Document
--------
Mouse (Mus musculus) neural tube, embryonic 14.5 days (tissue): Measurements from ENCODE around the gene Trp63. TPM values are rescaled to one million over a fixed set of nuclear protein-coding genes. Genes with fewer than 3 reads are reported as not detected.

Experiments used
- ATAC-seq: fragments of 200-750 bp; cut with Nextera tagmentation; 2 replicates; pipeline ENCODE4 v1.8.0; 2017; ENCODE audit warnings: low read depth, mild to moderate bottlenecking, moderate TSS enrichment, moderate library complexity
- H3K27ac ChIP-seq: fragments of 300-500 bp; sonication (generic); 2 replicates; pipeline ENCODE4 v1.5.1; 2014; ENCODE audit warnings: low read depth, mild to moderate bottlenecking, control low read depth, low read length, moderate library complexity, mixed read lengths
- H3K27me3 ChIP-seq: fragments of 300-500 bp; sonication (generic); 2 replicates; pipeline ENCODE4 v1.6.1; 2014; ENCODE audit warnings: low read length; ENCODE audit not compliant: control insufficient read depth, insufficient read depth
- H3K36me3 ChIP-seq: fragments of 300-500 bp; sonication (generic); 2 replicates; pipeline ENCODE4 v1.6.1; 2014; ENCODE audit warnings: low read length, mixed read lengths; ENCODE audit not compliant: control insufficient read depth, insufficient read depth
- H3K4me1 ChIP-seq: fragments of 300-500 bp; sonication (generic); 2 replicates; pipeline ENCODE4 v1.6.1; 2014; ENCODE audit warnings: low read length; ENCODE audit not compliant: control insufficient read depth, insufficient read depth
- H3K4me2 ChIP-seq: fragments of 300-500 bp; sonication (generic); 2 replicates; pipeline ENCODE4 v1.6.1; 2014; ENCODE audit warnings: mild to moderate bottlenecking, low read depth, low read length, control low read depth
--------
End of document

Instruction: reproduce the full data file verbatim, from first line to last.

Mouse (Mus musculus) neural tube, embryonic 14.5 days (tissue): Measurements from ENCODE around the gene Trp63. TPM values are rescaled to one million over a fixed set of nuclear protein-coding genes. Genes with fewer than 3 reads are reported as not detected.

Experiments used
- ATAC-seq: fragments of 200-750 bp; cut with Nextera tagmentation; 2 replicates; pipeline ENCODE4 v1.8.0; 2017; ENCODE audit warnings: low read depth, mild to moderate bottlenecking, moderate TSS enrichment, moderate library complexity
- H3K27ac ChIP-seq: fragments of 300-500 bp; sonication (generic); 2 replicates; pipeline ENCODE4 v1.5.1; 2014; ENCODE audit warnings: low read depth, mild to moderate bottlenecking, control low read depth, low read length, moderate library complexity, mixed read lengths
- H3K27me3 ChIP-seq: fragments of 300-500 bp; sonication (generic); 2 replicates; pipeline ENCODE4 v1.6.1; 2014; ENCODE audit warnings: low read length; ENCODE audit not compliant: control insufficient read depth, insufficient read depth
- H3K36me3 ChIP-seq: fragments of 300-500 bp; sonication (generic); 2 replicates; pipeline ENCODE4 v1.6.1; 2014; ENCODE audit warnings: low read length, mixed read lengths; ENCODE audit not compliant: control insufficient read depth, insufficient read depth
- H3K4me1 ChIP-seq: fragments of 300-500 bp; sonication (generic); 2 replicates; pipeline ENCODE4 v1.6.1; 2014; ENCODE audit warnings: low read length; ENCODE audit not compliant: control insufficient read depth, insufficient read depth
- H3K4me2 ChIP-seq: fragments of 300-500 bp; sonication (generic); 2 replicates; pipeline ENCODE4 v1.6.1; 2014; ENCODE audit warnings: mild to moderate bottlenecking, low read depth, low read length, control low read depth